of the effect Canada intended to give to it. Thus,
the Court was satisfied that the measures taken
by Canada constituted "conservation and management
Third, the Court observed that the
Canadian reservation refers to "vessels fishing,"
i.e., all vessels fishing in the area in question,
without exception. In the Court's view, Spain's
interpretation, according to which the reservation
applied only to stateless vessels or those flying
a flag of convenience, runs contrary to a clear
text expressing Canada's intention.
Finally, as regards the meaning and scope of the
phrase "and the enforcement of such measures,"
the Court found that the provisions of the Canadian
legislation authorizing the use of force fall
within the general category familiar in connection
with enforcement of fisheries conservation measures.
In the majority's view, boarding, inspection,
arrest and minimum use of force are all contained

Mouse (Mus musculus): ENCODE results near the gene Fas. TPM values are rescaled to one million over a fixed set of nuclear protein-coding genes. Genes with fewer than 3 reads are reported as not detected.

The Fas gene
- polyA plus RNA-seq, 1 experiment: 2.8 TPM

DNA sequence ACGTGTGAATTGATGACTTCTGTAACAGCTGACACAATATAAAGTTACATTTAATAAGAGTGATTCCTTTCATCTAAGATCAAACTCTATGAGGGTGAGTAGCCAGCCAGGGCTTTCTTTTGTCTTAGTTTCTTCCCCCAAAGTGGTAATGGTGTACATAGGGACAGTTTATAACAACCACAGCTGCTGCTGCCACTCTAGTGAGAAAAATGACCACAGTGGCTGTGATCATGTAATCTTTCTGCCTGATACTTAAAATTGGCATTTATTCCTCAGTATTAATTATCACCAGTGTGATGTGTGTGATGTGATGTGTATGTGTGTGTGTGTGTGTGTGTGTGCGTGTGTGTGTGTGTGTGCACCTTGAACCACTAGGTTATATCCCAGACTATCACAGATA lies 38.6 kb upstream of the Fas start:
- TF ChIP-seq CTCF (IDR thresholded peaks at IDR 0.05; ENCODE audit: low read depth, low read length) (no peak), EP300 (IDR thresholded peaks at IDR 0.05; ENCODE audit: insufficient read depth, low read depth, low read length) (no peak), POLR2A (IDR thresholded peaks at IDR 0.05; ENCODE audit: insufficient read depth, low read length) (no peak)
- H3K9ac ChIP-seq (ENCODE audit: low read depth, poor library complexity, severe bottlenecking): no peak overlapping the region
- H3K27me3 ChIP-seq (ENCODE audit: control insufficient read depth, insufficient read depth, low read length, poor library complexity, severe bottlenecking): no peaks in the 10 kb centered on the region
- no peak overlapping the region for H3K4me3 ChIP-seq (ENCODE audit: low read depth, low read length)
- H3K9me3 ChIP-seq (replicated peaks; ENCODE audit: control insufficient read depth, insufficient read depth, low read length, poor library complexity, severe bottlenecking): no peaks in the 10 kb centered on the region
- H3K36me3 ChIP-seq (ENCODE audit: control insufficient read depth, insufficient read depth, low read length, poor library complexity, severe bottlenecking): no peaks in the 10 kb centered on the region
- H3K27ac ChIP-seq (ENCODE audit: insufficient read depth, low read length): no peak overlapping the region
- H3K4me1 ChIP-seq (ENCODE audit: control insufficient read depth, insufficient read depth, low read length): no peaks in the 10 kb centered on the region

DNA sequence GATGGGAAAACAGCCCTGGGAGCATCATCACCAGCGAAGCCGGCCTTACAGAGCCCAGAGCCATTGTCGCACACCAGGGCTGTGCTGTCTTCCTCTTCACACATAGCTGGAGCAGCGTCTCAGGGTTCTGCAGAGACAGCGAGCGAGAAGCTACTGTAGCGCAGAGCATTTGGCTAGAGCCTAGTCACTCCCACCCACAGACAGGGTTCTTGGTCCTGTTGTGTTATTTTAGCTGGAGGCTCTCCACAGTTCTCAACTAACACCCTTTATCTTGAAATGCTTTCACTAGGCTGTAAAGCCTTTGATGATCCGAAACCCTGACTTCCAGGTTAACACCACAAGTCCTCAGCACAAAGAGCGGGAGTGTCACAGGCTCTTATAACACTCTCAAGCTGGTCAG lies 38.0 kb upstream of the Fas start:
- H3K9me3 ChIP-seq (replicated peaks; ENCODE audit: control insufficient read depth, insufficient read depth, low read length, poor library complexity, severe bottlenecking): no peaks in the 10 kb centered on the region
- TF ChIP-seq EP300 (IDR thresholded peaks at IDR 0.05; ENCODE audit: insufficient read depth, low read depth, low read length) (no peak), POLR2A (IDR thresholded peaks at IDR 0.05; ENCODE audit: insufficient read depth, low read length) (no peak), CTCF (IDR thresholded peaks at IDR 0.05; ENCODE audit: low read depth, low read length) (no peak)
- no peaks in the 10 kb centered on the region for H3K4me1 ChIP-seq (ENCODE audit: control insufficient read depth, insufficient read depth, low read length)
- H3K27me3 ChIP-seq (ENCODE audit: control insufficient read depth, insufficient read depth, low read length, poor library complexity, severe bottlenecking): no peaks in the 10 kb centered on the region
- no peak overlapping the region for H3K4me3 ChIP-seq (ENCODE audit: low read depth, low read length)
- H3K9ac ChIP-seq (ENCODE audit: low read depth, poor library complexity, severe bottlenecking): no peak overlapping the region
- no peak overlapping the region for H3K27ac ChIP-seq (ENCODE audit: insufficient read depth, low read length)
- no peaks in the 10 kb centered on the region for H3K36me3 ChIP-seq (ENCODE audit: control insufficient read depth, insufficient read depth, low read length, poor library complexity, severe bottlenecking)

within the concept of enforcement of conservation
and management measures according to a natural
and reasonable interpretation of this concept.
On this basis, the Court concluded
that the dispute submitted to it by Spain constitutes
a dispute "arising out of" and "concerning" "conservation
and management measures taken by Canada with respect
to vessels fishing in the NAFO Regulatory Area"
and "the enforcement of such measures." Consequently,
the Court concluded that this dispute comes within
the terms of the Canadian reservation and found,
by 12 votes to 5, that it lacks jurisdiction to
adjudicate upon the dispute.
This is the first time since the
judgment in Aegean Sea Continental Shelf (Greece
v. Turkey) rendered in 1978 that the Court
has found, at a preliminary stage, that it is
without jurisdiction to entertain an application.
The Court's refusal to entertain Portugal's Application
in the case concerning East Timor (Portugal
v. Australia) in 1995, although technically
a dismissal, was based on a finding at the merits
stage that the Court could not exercise the jurisdiction
conferred upon it to adjudicate the dispute referred
by Portugal in the absence of Indonesia as a necessary
Author: Peter H.F. Bekker, Ph.D. McDermott, Will
& Emery, New York, NY